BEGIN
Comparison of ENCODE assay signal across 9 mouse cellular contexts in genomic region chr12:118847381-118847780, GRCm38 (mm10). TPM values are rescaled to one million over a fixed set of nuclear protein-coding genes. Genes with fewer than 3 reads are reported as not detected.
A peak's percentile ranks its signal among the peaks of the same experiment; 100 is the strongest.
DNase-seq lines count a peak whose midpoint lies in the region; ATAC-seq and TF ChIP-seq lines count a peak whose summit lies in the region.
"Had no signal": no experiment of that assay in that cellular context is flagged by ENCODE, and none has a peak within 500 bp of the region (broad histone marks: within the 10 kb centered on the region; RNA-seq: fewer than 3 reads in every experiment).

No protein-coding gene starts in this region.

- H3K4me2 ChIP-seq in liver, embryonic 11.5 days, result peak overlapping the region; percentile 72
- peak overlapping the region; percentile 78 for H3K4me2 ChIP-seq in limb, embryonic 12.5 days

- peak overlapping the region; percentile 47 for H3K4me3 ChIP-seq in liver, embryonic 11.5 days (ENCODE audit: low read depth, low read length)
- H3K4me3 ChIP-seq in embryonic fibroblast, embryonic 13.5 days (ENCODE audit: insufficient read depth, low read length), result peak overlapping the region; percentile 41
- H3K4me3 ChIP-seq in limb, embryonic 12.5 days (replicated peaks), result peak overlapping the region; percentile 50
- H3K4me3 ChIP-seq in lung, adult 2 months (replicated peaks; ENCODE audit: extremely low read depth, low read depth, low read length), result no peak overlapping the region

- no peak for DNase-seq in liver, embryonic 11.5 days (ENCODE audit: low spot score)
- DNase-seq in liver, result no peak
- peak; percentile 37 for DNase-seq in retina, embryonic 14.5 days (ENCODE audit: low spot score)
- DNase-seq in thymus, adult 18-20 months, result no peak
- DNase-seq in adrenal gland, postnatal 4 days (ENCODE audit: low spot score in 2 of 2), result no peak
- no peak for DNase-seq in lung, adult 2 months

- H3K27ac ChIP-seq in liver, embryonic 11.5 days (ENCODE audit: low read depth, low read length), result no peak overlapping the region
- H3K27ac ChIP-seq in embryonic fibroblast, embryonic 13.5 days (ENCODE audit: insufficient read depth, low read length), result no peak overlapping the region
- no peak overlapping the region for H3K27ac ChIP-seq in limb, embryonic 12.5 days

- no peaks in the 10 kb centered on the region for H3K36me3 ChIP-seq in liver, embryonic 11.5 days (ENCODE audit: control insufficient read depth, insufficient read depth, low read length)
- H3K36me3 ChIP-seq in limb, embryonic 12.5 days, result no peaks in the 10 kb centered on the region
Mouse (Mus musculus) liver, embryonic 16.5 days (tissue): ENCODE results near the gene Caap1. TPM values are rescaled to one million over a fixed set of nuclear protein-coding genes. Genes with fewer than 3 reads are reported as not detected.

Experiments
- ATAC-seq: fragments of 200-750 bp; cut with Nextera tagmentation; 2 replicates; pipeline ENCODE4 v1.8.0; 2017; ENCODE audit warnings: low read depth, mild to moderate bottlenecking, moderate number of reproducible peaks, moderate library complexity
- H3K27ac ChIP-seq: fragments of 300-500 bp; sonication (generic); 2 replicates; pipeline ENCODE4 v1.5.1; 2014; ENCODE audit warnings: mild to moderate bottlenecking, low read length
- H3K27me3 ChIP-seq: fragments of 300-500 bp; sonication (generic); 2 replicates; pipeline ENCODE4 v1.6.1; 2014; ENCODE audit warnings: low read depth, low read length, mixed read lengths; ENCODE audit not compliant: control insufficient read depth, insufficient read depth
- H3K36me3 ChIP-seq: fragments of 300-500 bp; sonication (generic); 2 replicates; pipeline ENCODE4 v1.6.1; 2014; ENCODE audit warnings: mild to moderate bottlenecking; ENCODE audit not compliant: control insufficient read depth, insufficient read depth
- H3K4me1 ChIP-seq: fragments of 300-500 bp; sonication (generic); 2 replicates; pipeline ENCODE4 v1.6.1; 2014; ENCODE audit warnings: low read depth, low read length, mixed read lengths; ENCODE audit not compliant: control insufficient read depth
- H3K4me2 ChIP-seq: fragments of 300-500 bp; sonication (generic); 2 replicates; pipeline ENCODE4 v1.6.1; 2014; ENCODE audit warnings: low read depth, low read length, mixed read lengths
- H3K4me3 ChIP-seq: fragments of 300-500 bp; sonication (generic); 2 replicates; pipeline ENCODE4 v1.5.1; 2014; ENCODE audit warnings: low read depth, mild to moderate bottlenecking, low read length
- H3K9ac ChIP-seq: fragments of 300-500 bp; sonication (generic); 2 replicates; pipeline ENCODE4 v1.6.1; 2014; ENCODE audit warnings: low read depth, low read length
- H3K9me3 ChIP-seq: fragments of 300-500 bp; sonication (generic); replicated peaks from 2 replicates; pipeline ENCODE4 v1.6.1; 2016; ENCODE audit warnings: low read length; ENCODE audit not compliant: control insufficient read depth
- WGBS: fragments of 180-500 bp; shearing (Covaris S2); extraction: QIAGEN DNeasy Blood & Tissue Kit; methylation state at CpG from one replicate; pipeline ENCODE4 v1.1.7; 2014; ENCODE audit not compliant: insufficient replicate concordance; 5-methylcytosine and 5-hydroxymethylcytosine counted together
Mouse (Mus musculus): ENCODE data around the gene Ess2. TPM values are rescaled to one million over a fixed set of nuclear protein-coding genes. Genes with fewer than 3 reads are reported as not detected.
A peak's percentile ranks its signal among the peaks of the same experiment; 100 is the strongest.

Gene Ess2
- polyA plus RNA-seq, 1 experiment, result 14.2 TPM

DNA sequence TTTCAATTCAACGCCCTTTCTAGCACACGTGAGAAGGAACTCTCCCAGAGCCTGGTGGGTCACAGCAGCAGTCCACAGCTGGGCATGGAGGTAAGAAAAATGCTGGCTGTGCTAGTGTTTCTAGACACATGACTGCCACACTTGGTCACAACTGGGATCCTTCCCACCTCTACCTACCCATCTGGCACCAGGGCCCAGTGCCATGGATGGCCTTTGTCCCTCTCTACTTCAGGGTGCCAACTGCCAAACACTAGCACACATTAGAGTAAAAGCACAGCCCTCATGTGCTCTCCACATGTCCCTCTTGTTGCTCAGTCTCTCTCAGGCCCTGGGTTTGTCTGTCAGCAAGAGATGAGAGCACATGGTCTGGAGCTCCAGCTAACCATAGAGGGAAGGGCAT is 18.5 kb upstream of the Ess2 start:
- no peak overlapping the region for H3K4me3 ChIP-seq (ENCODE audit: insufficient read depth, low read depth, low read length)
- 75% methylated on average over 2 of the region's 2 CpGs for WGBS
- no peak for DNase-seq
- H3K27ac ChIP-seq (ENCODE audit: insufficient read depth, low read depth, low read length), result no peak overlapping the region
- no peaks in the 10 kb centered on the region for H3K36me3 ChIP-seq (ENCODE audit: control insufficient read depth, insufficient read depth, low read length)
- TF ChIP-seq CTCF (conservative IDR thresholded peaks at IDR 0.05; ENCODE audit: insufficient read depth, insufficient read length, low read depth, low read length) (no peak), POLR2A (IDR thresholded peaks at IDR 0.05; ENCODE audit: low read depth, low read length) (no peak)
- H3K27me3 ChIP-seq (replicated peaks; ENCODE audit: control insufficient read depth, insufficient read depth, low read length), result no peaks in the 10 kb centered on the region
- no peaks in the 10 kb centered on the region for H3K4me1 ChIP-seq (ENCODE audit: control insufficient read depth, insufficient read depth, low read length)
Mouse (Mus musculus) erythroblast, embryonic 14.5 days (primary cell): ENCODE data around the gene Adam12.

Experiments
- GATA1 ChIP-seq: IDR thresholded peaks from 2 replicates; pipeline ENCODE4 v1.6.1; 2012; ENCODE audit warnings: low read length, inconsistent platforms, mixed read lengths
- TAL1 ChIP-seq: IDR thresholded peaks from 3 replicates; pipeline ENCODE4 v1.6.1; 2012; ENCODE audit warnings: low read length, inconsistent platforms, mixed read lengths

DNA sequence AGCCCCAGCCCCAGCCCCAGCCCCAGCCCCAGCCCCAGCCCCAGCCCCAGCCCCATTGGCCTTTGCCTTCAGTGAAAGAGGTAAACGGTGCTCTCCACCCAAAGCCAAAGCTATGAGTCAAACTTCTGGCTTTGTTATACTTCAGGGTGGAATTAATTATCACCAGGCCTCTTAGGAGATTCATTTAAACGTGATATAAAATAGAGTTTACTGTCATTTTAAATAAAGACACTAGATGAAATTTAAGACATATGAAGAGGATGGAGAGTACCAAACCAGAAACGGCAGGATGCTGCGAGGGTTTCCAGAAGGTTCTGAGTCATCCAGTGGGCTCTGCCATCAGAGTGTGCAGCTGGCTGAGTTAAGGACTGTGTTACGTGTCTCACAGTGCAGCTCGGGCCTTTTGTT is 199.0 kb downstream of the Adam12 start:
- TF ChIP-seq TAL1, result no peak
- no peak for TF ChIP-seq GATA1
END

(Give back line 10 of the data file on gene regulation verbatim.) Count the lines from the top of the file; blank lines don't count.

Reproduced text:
- H3K4me3 ChIP-seq in limb, embryonic 12.5 days (replicated peaks), result peak overlapping the region; percentile 50